Chemicals in Fish

Certain chemicals can be of potential health concern because of their toxicity and their ability to accumulate in fish tissue. Angler fishing in a river with smokestack and rain clouds in the background. Harmful chemicals enter the environment through natural processes, industrial and agricultural use, mining, spills, and improper disposal. Fish can take in these chemicals from the food they eat or the water in which they live.

The majority of fish consumption advisories in California are issued because of mercury, followed by polychlorinated biphenyls (PCBs) and, in a few cases, legacy pesticides (pesticides that are no longer used but remain in the environment) or selenium.

You can reduce your exposure to harmful chemicals by following our advisories and tips for catching, preparing, and cooking fish.

Mercury

  • Mercury is a metal found in coal, rocks, and soil, and has been detected in fish all over the world.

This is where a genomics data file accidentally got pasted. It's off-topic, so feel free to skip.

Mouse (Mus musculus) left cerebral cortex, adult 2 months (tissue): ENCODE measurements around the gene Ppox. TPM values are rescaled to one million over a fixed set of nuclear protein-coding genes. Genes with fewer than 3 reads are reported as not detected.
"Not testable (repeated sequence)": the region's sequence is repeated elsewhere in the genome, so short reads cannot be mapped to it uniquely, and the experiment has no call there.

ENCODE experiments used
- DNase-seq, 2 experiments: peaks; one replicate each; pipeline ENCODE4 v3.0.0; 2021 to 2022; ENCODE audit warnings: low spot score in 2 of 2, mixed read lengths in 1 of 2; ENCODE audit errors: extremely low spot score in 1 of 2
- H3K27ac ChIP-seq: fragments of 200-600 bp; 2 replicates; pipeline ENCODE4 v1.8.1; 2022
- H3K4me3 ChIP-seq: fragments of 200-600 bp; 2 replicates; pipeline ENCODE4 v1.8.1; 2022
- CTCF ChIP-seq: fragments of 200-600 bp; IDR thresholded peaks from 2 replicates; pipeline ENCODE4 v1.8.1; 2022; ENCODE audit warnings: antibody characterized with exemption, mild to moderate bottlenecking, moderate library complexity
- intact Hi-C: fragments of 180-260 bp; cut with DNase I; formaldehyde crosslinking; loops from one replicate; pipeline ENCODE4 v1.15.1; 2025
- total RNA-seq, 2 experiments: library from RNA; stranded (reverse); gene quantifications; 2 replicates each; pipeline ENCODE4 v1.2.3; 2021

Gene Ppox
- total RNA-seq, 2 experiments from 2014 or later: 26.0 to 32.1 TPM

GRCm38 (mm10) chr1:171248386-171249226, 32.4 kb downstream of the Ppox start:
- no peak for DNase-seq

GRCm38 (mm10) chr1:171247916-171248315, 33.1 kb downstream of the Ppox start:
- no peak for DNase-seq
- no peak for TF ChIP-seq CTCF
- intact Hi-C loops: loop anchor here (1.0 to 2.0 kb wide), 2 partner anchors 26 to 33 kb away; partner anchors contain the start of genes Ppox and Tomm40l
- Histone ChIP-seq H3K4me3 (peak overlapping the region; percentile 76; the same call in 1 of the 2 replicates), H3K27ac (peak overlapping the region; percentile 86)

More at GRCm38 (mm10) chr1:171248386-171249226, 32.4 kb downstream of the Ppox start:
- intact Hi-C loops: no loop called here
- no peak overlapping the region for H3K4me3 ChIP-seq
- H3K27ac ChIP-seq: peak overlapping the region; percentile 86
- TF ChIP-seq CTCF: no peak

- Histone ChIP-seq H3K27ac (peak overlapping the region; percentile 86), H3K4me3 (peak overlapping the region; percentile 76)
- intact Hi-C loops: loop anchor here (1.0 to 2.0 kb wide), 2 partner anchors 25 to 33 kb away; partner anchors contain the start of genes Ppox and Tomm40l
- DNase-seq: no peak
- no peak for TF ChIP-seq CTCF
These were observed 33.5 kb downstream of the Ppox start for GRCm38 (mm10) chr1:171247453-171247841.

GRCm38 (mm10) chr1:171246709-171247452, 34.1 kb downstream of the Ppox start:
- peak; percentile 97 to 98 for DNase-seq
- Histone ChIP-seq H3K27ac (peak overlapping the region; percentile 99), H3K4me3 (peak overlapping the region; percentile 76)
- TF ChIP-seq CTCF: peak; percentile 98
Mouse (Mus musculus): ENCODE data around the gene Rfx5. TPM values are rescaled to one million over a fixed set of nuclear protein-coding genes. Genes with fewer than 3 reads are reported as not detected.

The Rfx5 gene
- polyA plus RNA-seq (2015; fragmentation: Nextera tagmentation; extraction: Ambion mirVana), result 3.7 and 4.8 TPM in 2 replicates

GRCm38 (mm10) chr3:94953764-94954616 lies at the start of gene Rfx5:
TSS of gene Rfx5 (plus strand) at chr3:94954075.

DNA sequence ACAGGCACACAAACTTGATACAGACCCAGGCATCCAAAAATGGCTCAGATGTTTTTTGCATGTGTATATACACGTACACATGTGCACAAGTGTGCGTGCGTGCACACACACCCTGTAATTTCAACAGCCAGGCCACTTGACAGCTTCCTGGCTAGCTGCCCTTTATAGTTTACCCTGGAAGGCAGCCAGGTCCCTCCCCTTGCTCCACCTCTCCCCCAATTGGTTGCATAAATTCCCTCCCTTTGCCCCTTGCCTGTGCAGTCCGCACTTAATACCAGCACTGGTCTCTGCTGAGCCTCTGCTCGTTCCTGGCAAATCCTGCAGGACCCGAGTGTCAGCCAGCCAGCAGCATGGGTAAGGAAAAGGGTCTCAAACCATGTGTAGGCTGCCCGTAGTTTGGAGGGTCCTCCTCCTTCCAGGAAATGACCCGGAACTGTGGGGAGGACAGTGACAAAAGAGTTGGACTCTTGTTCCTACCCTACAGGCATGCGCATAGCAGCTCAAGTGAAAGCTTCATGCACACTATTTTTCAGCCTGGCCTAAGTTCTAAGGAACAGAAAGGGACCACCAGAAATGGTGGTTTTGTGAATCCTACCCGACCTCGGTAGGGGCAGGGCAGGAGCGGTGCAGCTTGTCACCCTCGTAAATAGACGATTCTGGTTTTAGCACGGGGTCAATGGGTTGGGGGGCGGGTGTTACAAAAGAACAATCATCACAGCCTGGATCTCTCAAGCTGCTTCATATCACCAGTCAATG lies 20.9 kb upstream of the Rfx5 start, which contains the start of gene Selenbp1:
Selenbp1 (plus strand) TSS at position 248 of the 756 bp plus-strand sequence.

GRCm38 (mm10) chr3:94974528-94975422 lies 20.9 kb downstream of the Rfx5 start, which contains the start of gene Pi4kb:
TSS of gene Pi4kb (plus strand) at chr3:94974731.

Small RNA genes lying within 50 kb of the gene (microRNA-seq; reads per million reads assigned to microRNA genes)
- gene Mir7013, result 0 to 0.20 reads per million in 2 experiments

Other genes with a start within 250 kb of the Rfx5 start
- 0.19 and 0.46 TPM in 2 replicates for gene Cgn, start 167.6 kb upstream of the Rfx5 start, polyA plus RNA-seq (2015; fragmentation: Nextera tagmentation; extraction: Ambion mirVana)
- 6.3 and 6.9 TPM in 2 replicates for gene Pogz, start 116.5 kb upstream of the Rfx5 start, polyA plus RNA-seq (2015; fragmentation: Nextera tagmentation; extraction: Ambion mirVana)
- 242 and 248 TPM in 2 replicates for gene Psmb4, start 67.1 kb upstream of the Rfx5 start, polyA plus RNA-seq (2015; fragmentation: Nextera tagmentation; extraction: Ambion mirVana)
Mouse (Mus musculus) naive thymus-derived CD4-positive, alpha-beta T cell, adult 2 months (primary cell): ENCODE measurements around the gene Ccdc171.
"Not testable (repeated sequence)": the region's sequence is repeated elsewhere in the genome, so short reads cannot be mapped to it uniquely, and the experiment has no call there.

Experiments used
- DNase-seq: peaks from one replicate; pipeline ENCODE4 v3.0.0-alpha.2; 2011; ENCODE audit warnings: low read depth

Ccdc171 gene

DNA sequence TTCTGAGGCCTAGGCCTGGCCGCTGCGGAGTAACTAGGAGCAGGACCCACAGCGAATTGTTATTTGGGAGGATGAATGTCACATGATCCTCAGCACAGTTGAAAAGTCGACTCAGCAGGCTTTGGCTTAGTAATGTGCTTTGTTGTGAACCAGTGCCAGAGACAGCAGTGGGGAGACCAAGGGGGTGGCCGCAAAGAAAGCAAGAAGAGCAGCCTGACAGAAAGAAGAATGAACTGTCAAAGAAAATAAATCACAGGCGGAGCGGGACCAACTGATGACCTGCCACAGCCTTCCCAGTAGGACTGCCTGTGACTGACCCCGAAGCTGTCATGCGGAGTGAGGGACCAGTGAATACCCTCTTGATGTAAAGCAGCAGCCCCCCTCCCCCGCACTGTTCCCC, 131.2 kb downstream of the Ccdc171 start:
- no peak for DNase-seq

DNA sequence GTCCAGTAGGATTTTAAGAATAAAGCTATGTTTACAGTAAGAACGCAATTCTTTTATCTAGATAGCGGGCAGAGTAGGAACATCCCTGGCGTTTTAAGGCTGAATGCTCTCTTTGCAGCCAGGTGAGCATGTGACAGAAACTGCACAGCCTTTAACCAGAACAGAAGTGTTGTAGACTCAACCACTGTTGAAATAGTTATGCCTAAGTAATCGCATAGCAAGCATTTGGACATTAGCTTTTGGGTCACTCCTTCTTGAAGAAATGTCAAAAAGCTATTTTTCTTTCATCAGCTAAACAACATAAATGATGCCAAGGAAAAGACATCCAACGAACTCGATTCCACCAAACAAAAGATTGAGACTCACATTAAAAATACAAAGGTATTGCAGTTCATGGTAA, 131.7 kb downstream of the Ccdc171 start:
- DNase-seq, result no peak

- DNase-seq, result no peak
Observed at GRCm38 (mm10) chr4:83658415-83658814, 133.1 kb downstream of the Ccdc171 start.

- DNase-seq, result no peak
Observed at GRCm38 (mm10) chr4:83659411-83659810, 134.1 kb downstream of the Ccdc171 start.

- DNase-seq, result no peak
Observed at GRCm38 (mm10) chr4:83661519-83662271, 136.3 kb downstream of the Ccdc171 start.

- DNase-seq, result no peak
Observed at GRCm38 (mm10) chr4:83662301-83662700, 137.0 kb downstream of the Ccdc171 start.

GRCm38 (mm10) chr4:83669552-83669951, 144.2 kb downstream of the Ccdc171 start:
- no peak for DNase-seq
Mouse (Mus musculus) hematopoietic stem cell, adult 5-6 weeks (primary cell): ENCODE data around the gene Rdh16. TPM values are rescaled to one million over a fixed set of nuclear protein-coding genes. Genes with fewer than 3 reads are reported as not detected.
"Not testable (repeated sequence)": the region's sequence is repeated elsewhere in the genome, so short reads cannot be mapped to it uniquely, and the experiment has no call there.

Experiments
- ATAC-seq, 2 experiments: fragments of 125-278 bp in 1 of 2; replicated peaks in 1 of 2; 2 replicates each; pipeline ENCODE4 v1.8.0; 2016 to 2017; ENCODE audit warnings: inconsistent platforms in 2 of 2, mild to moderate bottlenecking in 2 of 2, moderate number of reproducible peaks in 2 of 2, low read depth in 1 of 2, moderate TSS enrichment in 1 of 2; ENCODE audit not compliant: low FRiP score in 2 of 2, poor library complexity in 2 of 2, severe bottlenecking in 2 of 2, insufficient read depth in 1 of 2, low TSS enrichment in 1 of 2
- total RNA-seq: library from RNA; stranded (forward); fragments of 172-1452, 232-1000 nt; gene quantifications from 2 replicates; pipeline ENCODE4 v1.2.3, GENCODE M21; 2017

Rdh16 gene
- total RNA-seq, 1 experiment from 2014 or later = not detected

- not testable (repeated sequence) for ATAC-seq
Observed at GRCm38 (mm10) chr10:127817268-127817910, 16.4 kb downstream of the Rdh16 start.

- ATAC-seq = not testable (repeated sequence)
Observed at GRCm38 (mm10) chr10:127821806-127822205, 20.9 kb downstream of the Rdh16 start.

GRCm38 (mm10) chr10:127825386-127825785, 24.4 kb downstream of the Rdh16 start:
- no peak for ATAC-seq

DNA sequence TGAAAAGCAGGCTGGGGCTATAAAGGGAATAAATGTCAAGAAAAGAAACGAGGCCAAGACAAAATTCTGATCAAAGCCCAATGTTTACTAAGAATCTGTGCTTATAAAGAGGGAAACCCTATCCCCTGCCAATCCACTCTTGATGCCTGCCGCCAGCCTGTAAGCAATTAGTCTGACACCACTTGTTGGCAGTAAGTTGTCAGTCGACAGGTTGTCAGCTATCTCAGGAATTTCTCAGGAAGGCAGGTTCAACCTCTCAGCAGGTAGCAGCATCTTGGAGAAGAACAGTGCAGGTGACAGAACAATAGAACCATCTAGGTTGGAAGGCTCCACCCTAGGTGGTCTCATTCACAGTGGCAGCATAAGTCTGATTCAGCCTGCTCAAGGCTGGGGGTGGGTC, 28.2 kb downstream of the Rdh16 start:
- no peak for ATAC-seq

PCBs

  • Polychlorinated biphenyls (PCBs) are industrial chemicals previously used in electrical transformers, plastics, and lubricating oils.

  • Learn more

Legacy pesticides: Chlordanes, DDTs, Dieldrin, and Toxaphene

  • These pesticides were banned years ago but are still found in some fish in certain California water bodies.

  • Learn more

Selenium

  • Selenium is a naturally occurring metalloid and an essential micro-nutrient.

  • Selenium levels in California fish are not high enough to limit consumption recommendations to less than two meals per week.

PBDEs

  • Polybrominated diphenyl ethers (PBDEs) are a class of flame retardants historically used in a variety of consumer products including furniture, textiles, automotive parts, and electronics.

  • PBDE levels in California fish are not high enough to limit consumption recommendations.

Fish Advisory Map

View maps of current statewide and site-specific advisories

Advisory Map

Fish, Ecotoxicology and Water Section

Sacramento Office
1001 I Street
Sacramento, CA 95814
Phone: (916) 423-7572
fish@oehha.ca.gov

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